Fieldset
My WATSAN Life: Week 5

The security threat in Am Timan is relatively low. As long as I have a radio, I am able to walk around the city on my own from 6am till dusk.

When I arrived here just over a month ago, the HERP (Hepatitis E Emergency Response Project) team was made up of 5 people: The Medical Team Leader, a Nurse, a Chad WATSAN, a Logistician and a Project Coordinator. Today it has grown to 15 people with the addition of an outreach nurse, three more logisticians, an epidemiologist, two administrative and finance staff, an emergency coordinator, a doctor, and another WATSAN.

The security threat in Am Timan is relatively low. As long as I have a radio, I am able to walk around the city on my own from 6am till dusk. This has been quite useful since it means I can make surprise visits to nearby water points to see if they are actually being chlorinated!

Modeling our Hepatitis E prevention shirt

My WATSAN Life: Week 5

This week we started our Hygiene Promotion (HP) program. These twenty-four Hygiene Promoters (HPs) are stationed at Water Points in Am Timan. Each HP is responsible for explaining the importance of hand washing with soap and using chlorinating water at three designated water points.

Hygiene Promoter advocating the importance of good hygiene and why we are chlorinating the water

This week they counted the number of people who agreed to have chlorine added to their water, and the number who refused. The majority of  those who said ‘no’ were children. The initial results showed that on average the percentage of people who refused at each water point was around 0-4%, with a couple of outliers having a 20% refusal average.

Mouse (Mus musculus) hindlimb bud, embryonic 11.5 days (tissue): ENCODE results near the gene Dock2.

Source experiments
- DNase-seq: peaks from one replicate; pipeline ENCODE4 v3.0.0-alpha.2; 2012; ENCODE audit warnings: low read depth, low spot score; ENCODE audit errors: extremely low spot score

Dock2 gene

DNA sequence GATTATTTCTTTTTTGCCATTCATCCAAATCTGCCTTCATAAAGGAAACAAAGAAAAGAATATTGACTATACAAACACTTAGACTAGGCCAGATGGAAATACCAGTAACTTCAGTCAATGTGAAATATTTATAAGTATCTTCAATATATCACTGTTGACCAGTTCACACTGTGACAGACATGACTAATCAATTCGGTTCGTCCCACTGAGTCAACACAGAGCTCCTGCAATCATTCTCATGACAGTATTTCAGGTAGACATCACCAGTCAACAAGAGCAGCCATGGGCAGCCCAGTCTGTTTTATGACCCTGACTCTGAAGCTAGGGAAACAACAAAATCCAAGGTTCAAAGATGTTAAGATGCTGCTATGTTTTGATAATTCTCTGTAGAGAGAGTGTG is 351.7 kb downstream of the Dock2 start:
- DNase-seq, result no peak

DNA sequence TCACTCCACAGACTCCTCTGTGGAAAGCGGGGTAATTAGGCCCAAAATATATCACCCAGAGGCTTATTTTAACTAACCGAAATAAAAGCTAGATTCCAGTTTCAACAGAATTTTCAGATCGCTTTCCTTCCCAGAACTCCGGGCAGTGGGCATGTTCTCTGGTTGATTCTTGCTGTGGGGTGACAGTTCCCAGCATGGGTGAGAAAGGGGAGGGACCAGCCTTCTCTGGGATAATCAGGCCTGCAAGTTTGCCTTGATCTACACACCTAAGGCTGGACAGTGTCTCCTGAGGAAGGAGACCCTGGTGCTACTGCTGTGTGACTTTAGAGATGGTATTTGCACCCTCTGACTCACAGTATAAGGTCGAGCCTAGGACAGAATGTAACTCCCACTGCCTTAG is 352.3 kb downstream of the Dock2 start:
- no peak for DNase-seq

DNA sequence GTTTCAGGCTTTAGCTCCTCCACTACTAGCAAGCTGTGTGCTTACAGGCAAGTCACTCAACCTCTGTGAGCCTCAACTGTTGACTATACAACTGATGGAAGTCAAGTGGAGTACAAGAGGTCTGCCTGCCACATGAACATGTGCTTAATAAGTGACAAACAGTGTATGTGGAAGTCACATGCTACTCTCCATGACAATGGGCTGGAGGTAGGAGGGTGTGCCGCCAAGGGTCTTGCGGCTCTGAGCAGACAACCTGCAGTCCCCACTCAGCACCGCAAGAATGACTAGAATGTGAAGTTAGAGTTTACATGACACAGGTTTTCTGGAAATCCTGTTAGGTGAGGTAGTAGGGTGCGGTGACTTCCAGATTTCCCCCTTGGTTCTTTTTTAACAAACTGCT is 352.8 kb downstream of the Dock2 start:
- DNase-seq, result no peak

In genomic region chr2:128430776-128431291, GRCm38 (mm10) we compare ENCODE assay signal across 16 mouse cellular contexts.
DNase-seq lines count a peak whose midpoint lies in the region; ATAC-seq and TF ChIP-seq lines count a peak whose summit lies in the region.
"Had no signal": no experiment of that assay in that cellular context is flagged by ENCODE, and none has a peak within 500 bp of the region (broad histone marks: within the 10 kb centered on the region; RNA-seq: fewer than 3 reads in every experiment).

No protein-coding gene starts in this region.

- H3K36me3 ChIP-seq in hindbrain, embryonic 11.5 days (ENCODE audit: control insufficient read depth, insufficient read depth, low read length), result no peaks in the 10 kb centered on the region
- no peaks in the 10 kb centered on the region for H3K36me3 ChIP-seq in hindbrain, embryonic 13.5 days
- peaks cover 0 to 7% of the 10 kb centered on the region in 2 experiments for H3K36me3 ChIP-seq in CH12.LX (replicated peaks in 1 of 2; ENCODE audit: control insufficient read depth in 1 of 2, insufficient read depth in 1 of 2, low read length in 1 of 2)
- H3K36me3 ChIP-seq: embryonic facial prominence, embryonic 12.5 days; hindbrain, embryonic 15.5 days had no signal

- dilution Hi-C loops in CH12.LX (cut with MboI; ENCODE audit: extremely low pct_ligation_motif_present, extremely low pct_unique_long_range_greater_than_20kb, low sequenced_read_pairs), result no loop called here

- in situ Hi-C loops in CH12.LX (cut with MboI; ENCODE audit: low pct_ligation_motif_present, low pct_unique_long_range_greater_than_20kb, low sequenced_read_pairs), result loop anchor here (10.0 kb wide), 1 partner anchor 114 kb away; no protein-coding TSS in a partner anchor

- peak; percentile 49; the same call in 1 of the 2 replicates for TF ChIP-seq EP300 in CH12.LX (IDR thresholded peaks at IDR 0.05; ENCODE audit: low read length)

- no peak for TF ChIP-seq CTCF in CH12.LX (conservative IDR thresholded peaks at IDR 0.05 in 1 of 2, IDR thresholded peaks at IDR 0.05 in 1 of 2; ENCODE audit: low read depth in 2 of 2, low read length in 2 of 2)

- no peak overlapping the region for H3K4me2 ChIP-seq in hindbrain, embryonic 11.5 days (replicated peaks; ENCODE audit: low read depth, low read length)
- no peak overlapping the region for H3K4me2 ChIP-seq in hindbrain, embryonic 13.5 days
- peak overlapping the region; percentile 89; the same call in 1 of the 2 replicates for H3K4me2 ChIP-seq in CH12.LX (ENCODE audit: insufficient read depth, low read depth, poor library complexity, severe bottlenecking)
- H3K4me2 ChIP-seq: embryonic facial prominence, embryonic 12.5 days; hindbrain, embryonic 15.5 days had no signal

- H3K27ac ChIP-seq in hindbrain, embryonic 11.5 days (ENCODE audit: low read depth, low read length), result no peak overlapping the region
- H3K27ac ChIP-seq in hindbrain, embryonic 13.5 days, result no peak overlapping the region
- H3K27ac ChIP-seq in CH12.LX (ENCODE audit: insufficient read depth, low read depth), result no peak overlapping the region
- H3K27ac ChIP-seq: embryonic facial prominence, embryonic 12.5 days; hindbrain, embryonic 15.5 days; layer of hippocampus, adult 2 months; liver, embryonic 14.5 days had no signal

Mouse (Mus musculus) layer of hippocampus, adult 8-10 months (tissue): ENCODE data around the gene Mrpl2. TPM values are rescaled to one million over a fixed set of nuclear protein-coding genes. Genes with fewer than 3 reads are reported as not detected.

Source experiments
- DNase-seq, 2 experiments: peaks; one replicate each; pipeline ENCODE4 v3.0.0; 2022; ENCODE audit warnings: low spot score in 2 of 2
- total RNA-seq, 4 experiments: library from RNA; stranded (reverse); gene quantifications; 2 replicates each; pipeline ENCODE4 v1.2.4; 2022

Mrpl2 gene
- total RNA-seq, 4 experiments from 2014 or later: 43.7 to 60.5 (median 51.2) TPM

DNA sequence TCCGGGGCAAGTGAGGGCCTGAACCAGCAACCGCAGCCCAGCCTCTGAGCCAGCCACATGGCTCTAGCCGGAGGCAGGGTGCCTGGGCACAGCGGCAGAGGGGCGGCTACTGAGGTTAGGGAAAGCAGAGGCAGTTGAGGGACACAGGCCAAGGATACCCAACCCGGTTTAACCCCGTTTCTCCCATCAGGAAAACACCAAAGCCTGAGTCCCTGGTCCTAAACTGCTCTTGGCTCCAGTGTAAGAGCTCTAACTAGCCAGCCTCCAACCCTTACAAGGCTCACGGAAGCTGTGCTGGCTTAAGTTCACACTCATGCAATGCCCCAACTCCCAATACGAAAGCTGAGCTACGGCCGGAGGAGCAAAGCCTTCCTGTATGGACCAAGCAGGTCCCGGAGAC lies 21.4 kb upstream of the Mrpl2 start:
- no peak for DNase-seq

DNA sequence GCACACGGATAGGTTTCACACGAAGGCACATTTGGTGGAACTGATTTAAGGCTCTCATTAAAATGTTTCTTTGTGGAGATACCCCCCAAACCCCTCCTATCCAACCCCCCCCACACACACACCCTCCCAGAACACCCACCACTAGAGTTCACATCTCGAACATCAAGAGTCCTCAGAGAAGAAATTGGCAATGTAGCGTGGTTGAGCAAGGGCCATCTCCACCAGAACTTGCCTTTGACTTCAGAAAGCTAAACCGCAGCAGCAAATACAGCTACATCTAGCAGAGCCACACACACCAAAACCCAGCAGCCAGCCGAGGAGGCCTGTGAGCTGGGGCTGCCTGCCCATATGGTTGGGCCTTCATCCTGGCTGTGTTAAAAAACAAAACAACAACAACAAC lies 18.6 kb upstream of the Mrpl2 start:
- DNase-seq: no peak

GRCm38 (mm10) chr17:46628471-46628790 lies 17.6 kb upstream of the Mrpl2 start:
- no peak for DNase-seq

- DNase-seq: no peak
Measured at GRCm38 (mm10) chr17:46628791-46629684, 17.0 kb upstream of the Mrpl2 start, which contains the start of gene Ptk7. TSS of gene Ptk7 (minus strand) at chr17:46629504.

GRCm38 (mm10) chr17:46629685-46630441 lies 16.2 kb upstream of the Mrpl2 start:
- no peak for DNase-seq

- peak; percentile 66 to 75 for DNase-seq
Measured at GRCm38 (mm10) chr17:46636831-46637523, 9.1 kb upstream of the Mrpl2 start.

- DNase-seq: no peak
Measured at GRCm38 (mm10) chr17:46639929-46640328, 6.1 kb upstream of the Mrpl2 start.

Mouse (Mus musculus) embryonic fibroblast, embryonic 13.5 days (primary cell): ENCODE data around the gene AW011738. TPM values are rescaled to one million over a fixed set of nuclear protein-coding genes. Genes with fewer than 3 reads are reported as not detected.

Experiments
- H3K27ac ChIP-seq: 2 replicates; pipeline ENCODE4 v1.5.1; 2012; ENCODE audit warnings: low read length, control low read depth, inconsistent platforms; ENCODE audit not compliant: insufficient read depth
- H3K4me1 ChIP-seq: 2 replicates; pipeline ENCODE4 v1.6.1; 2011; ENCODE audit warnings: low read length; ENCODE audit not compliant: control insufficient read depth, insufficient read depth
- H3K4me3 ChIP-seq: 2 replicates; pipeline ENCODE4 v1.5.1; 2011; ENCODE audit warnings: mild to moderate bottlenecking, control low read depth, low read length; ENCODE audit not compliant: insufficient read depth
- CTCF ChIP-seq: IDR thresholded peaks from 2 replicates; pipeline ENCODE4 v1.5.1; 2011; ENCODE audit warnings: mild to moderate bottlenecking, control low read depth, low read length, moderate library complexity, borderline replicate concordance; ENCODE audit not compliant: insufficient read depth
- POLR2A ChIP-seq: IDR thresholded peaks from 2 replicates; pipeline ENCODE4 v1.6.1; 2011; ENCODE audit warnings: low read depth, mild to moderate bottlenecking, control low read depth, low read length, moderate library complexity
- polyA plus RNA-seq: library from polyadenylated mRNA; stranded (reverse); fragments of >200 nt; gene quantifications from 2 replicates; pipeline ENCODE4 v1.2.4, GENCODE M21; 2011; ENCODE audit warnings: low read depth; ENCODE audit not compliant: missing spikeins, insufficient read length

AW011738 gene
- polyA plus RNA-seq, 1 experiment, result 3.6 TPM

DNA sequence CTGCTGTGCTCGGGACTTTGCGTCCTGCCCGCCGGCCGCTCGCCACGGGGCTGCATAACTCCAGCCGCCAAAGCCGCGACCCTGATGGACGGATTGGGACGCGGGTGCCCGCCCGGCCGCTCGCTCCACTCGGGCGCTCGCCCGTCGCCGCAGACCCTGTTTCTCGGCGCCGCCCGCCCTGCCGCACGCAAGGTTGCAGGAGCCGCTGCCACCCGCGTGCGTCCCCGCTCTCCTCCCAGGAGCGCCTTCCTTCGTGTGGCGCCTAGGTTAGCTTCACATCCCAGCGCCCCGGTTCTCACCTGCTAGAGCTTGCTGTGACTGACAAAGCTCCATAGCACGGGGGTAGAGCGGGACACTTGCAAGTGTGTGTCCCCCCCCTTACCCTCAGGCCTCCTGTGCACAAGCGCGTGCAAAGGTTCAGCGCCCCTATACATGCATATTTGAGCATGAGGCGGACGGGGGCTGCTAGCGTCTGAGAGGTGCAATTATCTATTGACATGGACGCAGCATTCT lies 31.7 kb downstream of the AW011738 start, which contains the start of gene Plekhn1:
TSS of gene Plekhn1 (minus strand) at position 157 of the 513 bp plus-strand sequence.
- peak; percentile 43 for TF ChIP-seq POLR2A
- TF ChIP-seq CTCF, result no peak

This week we had 100% chlorination coverage at all 72 identified water points for our Chlorination Program! We also started collecting FRC (Free Residual Chlorine) data for each of the water points to determine if the amount of chlorine added is sufficient to kill the Hepatitis E virus. For this Hepatitis E outbreak, our aim is to have the FRC between 0.5-1.0 ml/L. Based on initial tests, we observed that on average 20L of water required 2ml of 1% chlorine solution to yield a FRC of 0.5 ml/L result. However, this week’s FRC results exposed about a dozen water points yielding results between 0.1-0.3 ml/L. 

Bucket tests were performed to determine how much more chlorine was needed to reach a sufficient FRC result.

We got bikes this week! We took them down to the river on Friday afternoon. It was such a significant change from when I first got here and the river was a couple of meters deep. Now it’s barely a few inches and people are able to play soccer in the dried up riverbed. Also, the camel novelty still hasn’t worn off.